Bison Illustrated Anish Shroff ESPN

BI: You’ve covered a wide-range of sports and have been a sports fan your whole life, can you remember anything like this championship run?

“My broadcasting career, I’m primarily on the remote side, covering college sports, so no. A couple that sort of jump out, but again, we’re not even close to being apples-to-apples. I was a student at Syracuse and we had a great lacrosse program there. They went to 22 straight Final Fours at one point. But again, they didn’t win 22 straight championships. They never won more than three in a row, so just in the annals of college sports, in football, this is unheard of. It really is because you have success, people come after your coaches, people come after your assistants and that’s happened here, and yet they’ve still managed to sustain it. Again, if you want to talk about UCLA basketball, but that was a little bit before my time. I look at what the Bulls were able to do in the NBA, I look at what the Yankees were able to do, five in a row, you think about how few times that’s happened in sports in general. Hockey, I think it happened once with the Canadians, in baseball, the Yankees did it and that was 1949-53 when they had the end of the DiMaggio era and the beginning of the Mantle era. In basketball, you had the Celtics with Russell, Cousey and Red. This is rare. This doesn’t happen. And it’s mind-boggling it’s happening in Fargo, North Dakota in some ways.”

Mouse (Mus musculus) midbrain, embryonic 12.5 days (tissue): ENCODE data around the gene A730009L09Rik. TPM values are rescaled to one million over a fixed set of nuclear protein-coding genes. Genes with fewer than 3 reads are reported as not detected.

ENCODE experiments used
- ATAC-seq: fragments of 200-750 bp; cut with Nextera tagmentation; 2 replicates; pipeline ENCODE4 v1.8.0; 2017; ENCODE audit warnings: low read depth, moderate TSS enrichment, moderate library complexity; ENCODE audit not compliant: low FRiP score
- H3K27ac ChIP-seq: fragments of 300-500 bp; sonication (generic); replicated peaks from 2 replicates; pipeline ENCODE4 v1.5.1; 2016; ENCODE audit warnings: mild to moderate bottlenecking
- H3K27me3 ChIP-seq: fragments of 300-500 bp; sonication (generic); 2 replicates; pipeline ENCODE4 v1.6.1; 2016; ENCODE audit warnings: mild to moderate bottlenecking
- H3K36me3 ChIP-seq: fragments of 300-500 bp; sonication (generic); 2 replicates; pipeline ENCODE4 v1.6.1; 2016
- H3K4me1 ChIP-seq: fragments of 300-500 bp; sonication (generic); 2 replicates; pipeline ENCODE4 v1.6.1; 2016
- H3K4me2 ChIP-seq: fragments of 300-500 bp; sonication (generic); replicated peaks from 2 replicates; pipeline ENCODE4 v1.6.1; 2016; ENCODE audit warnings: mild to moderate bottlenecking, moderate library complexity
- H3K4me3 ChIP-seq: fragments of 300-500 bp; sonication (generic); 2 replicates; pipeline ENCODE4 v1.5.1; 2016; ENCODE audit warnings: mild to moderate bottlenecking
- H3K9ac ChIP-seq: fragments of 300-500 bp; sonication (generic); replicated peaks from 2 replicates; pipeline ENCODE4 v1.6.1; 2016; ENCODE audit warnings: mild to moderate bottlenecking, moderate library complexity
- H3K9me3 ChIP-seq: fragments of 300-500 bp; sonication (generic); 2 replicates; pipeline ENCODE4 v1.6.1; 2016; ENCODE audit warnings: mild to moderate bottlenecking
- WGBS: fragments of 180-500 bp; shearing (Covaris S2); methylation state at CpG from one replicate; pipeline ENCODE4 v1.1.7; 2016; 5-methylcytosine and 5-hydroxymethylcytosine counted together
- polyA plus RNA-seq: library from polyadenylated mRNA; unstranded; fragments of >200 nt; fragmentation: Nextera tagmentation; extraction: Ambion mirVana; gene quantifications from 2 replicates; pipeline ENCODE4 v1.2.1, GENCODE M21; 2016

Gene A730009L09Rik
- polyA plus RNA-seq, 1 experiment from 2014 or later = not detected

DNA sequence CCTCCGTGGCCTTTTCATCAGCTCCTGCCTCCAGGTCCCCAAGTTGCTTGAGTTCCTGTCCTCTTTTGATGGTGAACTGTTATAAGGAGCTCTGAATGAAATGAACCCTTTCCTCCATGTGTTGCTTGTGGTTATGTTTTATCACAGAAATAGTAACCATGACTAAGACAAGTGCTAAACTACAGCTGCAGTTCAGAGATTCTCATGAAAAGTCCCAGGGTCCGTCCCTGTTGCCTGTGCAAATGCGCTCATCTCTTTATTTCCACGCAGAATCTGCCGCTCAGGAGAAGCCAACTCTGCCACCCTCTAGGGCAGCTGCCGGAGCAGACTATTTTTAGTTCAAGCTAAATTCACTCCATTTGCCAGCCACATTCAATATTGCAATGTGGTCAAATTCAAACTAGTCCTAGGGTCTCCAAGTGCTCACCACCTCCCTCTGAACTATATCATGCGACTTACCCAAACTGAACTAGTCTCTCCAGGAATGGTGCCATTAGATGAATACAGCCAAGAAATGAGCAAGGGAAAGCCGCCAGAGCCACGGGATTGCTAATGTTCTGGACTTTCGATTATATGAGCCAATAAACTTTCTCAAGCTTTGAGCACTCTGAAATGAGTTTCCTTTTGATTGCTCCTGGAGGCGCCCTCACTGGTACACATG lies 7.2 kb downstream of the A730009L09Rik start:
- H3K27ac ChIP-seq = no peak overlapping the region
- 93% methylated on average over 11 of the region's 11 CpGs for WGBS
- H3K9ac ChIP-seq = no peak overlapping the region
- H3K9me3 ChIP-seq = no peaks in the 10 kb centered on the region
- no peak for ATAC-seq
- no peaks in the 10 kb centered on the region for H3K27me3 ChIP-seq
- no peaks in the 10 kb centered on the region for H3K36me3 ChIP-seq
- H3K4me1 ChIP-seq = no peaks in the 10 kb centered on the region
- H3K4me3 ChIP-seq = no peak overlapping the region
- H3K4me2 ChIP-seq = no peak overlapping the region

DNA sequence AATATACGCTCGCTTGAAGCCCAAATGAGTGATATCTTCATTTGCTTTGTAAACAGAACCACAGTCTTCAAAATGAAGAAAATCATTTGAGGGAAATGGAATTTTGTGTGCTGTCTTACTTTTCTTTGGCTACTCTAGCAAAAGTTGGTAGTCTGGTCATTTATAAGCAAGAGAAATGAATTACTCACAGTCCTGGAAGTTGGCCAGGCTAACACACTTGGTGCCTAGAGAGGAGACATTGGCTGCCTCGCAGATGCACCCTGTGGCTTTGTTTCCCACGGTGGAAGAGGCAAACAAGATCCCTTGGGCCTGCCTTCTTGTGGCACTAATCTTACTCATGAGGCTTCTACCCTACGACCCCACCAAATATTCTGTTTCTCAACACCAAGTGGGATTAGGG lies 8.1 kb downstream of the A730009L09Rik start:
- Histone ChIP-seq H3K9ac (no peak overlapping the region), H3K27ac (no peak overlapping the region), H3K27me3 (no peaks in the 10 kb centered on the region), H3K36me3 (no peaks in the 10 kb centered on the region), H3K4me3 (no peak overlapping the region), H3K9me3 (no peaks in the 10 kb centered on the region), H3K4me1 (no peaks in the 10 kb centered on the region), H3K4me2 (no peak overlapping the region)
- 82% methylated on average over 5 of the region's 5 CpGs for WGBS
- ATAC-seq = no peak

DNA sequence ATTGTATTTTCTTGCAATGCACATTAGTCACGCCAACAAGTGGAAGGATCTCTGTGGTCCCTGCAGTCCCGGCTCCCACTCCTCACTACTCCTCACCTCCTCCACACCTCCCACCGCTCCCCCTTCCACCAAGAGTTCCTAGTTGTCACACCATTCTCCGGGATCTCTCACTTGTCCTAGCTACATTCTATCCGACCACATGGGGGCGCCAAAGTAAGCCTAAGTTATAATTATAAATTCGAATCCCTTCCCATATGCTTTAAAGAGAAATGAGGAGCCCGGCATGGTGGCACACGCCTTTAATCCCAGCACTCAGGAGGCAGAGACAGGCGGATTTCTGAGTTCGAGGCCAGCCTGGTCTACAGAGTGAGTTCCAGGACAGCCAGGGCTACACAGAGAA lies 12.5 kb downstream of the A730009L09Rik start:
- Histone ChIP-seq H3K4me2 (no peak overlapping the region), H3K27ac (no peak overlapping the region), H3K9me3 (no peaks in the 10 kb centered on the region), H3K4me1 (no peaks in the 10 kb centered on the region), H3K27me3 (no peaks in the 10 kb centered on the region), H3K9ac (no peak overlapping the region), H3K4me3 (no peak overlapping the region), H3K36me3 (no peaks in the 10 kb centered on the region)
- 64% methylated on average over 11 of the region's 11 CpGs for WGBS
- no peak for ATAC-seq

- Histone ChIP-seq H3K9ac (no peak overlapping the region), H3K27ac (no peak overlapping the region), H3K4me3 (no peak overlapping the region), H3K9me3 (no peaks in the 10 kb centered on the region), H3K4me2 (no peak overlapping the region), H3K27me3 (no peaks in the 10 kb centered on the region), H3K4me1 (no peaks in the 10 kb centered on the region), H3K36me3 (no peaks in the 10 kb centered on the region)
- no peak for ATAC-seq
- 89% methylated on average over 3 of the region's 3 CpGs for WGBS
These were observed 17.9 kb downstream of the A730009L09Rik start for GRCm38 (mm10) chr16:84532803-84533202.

BI: What are your thoughts on NDSU going to the FBS?

“To be perfectly honest with you, I’m not sure there’s a really good reason for it. I think what they have right here is really special. It’s not as if, yeah maybe the fan base would be yearning, some of the fans are yearning for a move against bigger competition, but right now you’re THE team. You’re the big fish in the pond. And North Dakota State, if it goes into the FBS, I wouldn’t say they become just another team, but that mystic and that aura that they carry won’t be there. Certainly, you’re not going to the FBS and being the flagship school of the FBS. You’re not going to be Alabama, you’re not going to be LSU or Florida State or Oklahoma or a Texas. Right now, you’re the face of the FCS and I think there’s a lot of pride to be taken in that. The FCS is a very competitive division. There’s a lot of good teams and to do what they’ve done over a five-year stretch where they’ve shown they can beat the big boys. They’ve beaten the Kansas States, the Kansases and the Iowa States of the world. To me, I’m not sure it proves anything (going to the FBS). You have to look at logistics, too. You go to the FBS, you probably have to need a new arena. You’re going to get rid of the Fargodome? You gonna expand it? If you expand it to 40,000 hypothetically, would you even fill the place? These are the questions you have to ask. Right now, you have 19,000 filled to the brim, as loud as can be and it feels like 100,000 and that’s part of the allure of it.”

BI: I think some of the people here who want to go up still feel like they’re not getting enough exposure on the national stage, do you feel that?